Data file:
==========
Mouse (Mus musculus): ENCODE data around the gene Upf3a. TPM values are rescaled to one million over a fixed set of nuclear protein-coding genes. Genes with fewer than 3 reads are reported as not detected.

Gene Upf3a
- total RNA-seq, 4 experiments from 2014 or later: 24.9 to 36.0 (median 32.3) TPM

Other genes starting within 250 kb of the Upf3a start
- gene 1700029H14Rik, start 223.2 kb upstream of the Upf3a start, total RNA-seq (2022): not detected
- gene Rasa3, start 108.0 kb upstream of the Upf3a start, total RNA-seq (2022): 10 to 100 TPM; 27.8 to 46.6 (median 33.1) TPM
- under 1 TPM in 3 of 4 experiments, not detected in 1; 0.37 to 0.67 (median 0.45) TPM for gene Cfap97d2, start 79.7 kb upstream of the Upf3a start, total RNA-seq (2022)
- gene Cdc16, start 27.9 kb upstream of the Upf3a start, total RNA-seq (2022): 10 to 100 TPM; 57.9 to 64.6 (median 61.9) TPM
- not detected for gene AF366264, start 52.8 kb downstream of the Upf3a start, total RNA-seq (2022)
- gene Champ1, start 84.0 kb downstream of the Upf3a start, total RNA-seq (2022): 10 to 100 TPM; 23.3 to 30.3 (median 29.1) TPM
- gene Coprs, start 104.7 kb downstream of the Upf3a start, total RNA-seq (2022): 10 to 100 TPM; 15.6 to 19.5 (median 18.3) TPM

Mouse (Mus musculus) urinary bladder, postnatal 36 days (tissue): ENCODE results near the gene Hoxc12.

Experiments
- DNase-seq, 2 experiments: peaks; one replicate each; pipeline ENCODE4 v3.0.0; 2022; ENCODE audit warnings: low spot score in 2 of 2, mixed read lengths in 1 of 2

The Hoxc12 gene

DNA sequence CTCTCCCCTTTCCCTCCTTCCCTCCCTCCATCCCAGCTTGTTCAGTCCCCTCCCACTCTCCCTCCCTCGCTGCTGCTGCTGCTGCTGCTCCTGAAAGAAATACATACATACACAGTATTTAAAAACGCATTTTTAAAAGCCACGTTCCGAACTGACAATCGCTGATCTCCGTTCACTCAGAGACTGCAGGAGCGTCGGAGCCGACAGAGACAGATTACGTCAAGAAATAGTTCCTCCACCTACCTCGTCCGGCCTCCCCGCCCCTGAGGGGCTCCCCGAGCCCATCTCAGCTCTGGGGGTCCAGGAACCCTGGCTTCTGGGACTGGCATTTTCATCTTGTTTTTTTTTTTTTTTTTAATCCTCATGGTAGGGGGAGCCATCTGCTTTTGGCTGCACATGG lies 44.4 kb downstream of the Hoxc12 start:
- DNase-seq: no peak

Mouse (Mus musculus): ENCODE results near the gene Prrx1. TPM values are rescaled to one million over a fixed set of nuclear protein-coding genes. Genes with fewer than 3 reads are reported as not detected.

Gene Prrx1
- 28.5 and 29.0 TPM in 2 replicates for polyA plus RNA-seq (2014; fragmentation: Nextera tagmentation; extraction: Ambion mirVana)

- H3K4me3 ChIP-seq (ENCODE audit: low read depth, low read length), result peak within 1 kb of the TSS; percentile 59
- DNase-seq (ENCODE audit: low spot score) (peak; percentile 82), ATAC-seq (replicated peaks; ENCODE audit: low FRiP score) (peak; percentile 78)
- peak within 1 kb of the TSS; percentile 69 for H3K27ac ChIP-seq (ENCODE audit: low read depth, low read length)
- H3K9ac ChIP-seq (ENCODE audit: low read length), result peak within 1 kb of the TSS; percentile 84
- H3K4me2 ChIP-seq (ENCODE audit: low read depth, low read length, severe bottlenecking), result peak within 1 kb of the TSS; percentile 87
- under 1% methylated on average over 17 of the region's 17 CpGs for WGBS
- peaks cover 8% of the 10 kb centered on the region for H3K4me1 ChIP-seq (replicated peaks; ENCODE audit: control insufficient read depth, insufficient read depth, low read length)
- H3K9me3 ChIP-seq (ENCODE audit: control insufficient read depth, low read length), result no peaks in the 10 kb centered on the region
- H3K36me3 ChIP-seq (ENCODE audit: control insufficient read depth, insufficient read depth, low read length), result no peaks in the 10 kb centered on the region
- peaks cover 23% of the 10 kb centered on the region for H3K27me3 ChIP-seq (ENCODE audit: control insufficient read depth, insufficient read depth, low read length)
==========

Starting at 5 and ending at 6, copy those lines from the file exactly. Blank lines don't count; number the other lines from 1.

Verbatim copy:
- gene 1700029H14Rik, start 223.2 kb upstream of the Upf3a start, total RNA-seq (2022): not detected
- gene Rasa3, start 108.0 kb upstream of the Upf3a start, total RNA-seq (2022): 10 to 100 TPM; 27.8 to 46.6 (median 33.1) TPM